A few months ago, I started to experience a great deal of discomfort in my wrist, forearm, elbow, and upper arm when working on my laptop. This discomfort seemed to follow me wherever I worked, from home, to the airport, and even at my office in Ann Arbor. Interestingly, the discomfort escalated when I worked on highly repetitive tasks, like data entry. I realized the source of my pain was my mouse.
As you may know, there are many styles and sizes of computer mice on the market. Some are small, to accommodate the traveler or those with relatively small hands, while others are large. It turns out, I was using a horizontal mouse that was poorly designed. Enter the vertical mouse. Here’s how it helped me:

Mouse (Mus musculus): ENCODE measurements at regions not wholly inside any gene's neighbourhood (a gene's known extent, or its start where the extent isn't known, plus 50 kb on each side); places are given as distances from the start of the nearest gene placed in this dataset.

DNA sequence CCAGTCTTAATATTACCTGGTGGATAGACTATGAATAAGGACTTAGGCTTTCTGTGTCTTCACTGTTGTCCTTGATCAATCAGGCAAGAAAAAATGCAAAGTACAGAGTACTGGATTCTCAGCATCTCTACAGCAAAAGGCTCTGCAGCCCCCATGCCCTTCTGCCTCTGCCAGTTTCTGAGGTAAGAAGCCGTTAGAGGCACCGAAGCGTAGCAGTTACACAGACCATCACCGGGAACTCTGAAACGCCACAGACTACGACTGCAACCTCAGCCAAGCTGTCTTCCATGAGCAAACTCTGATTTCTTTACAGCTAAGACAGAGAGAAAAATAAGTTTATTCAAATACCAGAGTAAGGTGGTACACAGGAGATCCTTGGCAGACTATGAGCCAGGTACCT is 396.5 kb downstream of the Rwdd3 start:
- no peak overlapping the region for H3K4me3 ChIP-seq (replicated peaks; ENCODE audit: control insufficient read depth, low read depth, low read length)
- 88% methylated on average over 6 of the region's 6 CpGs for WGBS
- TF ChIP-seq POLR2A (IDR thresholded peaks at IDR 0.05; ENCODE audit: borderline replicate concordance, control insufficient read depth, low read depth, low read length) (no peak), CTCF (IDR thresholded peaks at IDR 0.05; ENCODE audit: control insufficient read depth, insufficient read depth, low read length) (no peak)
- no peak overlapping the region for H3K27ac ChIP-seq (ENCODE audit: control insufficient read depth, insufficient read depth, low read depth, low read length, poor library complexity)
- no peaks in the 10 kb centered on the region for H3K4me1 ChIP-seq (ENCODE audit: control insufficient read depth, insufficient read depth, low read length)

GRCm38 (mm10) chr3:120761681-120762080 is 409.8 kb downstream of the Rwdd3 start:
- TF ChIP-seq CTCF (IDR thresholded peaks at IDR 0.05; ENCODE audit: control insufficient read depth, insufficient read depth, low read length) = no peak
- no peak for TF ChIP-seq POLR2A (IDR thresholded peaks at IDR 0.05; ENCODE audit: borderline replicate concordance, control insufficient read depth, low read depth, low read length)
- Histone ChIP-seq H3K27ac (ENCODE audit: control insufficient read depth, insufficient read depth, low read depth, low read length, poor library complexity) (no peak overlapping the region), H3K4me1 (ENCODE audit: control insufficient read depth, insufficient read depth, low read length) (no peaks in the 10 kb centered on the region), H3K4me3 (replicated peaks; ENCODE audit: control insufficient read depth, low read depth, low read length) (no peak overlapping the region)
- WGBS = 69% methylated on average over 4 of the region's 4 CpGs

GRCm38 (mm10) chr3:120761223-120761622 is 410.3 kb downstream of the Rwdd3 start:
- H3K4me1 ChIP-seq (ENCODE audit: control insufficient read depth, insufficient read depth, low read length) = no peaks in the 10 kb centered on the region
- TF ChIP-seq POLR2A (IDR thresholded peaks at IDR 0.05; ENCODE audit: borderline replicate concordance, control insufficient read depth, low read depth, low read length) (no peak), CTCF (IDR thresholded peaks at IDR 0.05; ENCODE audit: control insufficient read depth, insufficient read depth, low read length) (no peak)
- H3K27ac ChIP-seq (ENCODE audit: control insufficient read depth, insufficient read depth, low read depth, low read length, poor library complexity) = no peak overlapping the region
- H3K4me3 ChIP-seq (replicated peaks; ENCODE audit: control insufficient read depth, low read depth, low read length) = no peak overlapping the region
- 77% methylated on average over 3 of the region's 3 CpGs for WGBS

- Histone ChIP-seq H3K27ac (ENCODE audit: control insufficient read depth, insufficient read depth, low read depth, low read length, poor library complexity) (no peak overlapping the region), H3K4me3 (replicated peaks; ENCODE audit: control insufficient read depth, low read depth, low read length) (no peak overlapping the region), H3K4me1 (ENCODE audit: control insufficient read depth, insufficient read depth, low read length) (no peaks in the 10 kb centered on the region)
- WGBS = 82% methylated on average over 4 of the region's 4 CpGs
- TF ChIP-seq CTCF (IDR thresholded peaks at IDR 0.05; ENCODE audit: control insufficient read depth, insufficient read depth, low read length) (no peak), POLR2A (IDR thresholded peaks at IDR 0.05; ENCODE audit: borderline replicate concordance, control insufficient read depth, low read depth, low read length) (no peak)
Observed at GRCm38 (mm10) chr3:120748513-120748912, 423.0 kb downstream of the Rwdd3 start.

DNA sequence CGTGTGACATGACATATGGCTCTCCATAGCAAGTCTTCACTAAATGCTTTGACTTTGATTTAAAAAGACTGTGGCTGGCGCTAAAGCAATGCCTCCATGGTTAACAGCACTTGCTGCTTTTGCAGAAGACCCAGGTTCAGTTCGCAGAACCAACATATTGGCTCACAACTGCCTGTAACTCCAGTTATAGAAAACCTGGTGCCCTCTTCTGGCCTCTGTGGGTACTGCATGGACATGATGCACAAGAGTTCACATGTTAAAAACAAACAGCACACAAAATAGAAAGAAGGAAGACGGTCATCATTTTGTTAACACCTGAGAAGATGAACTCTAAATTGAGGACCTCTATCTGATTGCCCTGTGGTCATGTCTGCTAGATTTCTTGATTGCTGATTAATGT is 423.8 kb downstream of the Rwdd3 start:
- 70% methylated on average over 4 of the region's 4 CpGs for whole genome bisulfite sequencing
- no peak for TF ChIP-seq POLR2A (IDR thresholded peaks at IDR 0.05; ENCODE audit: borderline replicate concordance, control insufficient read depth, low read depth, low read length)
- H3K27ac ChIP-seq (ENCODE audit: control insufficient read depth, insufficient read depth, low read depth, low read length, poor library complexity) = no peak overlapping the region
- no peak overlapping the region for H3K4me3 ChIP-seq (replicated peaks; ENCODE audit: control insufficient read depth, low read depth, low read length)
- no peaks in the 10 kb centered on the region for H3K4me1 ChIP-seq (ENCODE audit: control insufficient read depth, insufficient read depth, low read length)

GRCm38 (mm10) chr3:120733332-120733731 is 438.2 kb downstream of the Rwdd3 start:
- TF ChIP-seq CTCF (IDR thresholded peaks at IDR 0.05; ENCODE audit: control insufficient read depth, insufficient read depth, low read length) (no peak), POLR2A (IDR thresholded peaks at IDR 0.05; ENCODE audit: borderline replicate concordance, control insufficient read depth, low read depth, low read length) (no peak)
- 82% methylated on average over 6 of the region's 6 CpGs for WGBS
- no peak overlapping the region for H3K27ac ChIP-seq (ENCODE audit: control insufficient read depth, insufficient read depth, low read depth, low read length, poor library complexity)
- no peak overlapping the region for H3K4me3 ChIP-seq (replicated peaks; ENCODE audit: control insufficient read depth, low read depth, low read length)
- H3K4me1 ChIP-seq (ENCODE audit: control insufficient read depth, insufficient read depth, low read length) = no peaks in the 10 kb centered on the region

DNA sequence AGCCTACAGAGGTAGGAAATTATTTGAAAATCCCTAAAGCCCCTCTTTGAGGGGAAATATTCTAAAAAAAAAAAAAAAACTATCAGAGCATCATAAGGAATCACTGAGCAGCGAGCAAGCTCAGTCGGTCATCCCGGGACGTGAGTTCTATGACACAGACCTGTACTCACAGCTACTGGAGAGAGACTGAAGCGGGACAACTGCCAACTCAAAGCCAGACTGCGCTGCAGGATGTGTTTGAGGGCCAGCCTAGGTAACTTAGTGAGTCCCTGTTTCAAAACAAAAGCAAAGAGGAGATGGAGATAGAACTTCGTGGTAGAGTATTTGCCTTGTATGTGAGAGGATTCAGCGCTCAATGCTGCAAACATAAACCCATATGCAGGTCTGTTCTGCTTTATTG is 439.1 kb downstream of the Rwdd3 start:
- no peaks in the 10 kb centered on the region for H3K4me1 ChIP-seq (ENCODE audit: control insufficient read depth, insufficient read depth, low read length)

Its vertical design enables the hand to work in an upright position (with the palm facing to the side and the thumb up), which rotates the elbow to a neutral position.
Working in a neutral posture allows the larger muscles of the shoulders and back to perform most of the necessary movements, which takes pressure off the hand and elbow.
The vertical mouse may not be for everyone; some jobs require a great deal of precise hand or wrist articulation that other mouse styles are better designed for. It’s important to remember that the mouse you use should be comfortable and pain-free.